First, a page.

Richard Weitz, Senior Fellow, Hudson Institute
Jun 14, 2022
The Biden administration is prioritizing its foreign policy strategy in Asia by extensive outreach and alliances in the region. Strategic partnerships with other countries, particularly in the Indo-Pacific , are crucial for the U.S. to keep up with China’s growth in the region.
Richard Javad Heydarian, Professorial Chairholder in Geopolitics, Polytechnic University of the Philippines
Jun 11, 2022
U.S. President Joe Biden formally launched the Indo-Pacific Economic Framework in June, but the initiative falls short of providing an actual trade agreement. In order for the IPEF to work long term, the Biden administration must include interlocking development initiatives that are multilateral and backed by public-private partnership agreements.
David Shambaugh, Gaston Sigur Professor of Asian Studies and Director of the China Policy Program, George Washington University
May 31, 2022
As President Biden attends his first in-person meetings in Asia, who he’s visiting and their respective agendas can inform our observations on what the U.S. strategy will be in dealing with China’s neighbors.
Liu Chang, Assistant Research Fellow, Department for American Studies, CIIS
May 30, 2022
Lacking concrete detail, the framework is burdened by great uncertainty. Moreover, the United States seems to be sending a decoupling signal to China — a questionable strategy. If the U.S. continues along this line, it will be hard to win confidence and cooperation from countries in the Indo-Pacific region.
Tao Wenzhao, Honorary Member of the Chinese Academy of Social Sciences; Fellow, CASS Institute of American Studies
May 30, 2022
The IPEF as yet has no real content, so people are understandably mystified. America wants to drive a wedge between regional countries and China. But this won’t work, as China is already embedded. Supply chains will not be altered on a whim.
Sajjad Ashraf, Former Adjunct Professor, National University of Singapore
Mar 15, 2022
America finally issued a broad statement on its Indo-Pacific strategy, predictably addressing concerns about China’s influence and spelling out its intention to play into its allies' favor. Meanwhile, ASEAN must respond to the latest development to retain their own autonomy and stability in what many are sure to see as rising tensions.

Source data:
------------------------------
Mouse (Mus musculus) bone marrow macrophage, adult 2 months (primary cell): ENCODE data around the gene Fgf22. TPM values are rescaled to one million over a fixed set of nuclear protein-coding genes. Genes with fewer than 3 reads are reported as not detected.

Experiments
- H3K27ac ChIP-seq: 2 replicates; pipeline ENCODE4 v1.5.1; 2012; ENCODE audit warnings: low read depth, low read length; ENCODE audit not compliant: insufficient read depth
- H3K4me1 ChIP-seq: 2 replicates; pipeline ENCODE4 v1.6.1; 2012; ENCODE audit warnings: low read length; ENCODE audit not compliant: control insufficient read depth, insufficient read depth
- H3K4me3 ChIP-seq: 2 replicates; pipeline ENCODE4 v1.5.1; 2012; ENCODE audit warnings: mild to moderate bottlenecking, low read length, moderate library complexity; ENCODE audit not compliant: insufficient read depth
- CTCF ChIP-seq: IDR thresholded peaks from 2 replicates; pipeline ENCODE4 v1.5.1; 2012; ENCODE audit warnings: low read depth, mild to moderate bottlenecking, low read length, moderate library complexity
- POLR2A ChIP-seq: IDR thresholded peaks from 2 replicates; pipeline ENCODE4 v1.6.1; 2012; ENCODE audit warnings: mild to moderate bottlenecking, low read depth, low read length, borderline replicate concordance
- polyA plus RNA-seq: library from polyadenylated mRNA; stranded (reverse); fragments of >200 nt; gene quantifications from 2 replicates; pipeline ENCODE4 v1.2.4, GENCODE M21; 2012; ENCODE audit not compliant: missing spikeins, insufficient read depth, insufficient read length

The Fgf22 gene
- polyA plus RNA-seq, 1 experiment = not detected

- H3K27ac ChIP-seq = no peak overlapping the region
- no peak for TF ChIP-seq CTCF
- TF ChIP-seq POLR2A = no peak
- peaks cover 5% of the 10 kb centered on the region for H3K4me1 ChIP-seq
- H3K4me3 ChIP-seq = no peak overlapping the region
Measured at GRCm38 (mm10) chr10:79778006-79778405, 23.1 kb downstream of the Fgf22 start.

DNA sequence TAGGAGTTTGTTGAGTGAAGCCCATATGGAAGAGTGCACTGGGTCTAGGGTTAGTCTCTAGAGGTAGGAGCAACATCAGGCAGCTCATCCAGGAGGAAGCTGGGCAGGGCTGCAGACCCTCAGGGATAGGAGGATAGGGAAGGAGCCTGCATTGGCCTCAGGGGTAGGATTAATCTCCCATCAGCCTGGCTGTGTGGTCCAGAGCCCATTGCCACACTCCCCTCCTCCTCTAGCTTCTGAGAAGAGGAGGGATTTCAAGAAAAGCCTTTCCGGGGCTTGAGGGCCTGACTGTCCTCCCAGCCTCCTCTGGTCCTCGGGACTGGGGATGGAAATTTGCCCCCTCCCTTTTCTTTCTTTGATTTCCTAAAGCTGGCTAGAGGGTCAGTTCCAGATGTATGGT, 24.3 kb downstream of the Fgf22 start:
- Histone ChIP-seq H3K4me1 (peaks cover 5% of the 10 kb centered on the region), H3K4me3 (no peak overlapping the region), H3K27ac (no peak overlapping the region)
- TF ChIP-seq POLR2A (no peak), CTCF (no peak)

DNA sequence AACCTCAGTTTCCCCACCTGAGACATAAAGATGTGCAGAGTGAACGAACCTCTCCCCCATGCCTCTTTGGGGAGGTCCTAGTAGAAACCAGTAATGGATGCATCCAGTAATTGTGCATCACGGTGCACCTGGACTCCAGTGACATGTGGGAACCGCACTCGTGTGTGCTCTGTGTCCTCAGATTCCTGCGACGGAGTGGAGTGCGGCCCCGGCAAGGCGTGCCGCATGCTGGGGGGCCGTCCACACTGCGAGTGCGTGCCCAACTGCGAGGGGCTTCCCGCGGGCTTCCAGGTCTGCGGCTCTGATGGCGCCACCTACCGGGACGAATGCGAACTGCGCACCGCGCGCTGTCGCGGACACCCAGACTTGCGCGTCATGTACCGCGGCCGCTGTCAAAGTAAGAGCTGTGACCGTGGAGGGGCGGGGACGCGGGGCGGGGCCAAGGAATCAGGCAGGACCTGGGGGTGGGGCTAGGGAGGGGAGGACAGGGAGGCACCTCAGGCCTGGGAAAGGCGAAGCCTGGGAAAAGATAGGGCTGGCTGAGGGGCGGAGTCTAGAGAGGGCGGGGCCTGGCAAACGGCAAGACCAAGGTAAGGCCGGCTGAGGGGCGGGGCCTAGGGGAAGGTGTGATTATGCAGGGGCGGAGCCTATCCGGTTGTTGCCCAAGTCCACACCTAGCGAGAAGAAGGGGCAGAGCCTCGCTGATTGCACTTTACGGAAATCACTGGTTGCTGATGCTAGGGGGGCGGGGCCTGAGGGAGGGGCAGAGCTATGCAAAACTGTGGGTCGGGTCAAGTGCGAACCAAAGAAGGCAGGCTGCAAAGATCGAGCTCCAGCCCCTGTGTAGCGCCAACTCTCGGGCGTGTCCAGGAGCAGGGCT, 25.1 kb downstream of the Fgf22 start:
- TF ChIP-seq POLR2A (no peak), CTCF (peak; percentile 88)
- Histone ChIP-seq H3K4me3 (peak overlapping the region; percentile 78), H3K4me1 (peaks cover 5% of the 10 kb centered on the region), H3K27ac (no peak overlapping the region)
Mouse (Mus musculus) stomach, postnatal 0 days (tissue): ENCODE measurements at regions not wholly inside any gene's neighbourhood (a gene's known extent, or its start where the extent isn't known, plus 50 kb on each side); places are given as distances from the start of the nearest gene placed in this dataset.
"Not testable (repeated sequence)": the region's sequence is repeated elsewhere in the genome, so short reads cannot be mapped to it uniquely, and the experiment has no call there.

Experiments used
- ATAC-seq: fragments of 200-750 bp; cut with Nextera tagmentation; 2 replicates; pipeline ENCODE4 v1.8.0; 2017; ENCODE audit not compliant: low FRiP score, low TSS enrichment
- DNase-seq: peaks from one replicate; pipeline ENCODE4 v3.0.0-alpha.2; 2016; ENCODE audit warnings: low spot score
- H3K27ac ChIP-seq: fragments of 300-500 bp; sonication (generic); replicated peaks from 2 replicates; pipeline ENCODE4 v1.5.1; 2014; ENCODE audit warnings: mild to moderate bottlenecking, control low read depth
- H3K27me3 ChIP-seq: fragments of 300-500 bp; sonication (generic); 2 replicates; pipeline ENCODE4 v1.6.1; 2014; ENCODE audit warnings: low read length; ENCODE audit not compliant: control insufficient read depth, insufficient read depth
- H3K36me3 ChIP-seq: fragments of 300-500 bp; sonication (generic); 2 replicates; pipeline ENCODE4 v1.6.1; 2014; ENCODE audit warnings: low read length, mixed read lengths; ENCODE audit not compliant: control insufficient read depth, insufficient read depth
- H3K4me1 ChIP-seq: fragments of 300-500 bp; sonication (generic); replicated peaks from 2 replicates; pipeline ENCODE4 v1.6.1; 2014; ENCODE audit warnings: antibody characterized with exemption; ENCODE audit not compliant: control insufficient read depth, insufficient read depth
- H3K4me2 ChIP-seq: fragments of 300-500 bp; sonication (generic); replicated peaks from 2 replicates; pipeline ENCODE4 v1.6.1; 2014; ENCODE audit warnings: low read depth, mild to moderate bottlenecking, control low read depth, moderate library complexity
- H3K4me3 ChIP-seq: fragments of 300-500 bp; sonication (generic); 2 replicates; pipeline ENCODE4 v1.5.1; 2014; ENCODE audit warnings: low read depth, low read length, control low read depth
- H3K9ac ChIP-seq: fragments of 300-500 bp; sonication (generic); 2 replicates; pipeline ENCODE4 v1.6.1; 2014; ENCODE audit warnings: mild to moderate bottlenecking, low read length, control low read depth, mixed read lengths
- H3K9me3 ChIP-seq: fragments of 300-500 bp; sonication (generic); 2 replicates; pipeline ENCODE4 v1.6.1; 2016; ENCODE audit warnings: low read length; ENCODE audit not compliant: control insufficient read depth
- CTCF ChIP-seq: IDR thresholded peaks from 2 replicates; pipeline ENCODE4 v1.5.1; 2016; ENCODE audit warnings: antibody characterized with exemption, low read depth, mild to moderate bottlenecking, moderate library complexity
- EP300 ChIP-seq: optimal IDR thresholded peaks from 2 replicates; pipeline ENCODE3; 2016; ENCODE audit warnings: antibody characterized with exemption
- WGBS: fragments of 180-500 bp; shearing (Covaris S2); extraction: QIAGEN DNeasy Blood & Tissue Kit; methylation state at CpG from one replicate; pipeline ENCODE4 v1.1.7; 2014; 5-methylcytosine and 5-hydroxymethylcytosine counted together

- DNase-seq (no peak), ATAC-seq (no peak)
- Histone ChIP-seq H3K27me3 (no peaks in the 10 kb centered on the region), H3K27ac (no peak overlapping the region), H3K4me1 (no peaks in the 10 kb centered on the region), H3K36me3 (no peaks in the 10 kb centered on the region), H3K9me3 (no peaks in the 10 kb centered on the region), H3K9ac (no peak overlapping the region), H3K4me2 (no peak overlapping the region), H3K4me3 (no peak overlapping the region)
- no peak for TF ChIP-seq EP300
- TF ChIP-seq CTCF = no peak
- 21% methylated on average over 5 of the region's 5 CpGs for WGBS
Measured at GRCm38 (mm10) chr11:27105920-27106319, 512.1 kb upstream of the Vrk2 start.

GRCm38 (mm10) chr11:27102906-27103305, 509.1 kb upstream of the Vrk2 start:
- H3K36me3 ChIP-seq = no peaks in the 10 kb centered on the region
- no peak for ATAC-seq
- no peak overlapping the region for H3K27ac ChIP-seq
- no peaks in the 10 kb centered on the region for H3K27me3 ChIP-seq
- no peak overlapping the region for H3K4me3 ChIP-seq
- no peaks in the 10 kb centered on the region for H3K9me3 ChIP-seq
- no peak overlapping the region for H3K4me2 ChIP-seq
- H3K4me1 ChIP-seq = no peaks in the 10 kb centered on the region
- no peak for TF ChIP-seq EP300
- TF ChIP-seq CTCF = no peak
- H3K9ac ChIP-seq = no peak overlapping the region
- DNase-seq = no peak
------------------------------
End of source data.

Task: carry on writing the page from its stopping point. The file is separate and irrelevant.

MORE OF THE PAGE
He Weiwen, Senior Fellow, Chongyang Institute for Financial Studies
Feb 25, 2022
The Indo-Pacific Economic Framework proposed by the United States should blend with existing regional free trade arrangements, which are already well-developed. A quick look at the numbers shows there’s no advantage to leaving out Asia’s trade behemoth.
Zhang Monan, Senior Fellow, China Center for International Economic Exchanges
Feb 16, 2022
Washington intends to shed its reliance on multilateral mechanisms and form a new economic framework based on bilateral consultations. The IPEF is more of a contract aimed at solving particular issues than an agreement to ratchet up economic integration. And, of course, it aims to dent China’s influence.
Su Qingyi, Deputy Director of International Trade Division, Institute of World Economics and Politics, Chinese Academy of Social Sciences
Dec 29, 2021
In applying for membership, China has made a clear choice to adhere to high standards. Its market is huge, so others should evaluate carefully. If any member state, or the United States, blocks the way forward, an important opportunity for Asia-Pacific prosperity will be lost.
Su Jingxiang, Fellow, China Institutes for Contemporary International Relations
Nov 11, 2021
Humans, according to German sociologist Friedrich Ratzel, seek prosperity on two tracks: economic and political. The former is negotiated, while the latter — the U.S. model — is often forced. This is why China is likely to prevail.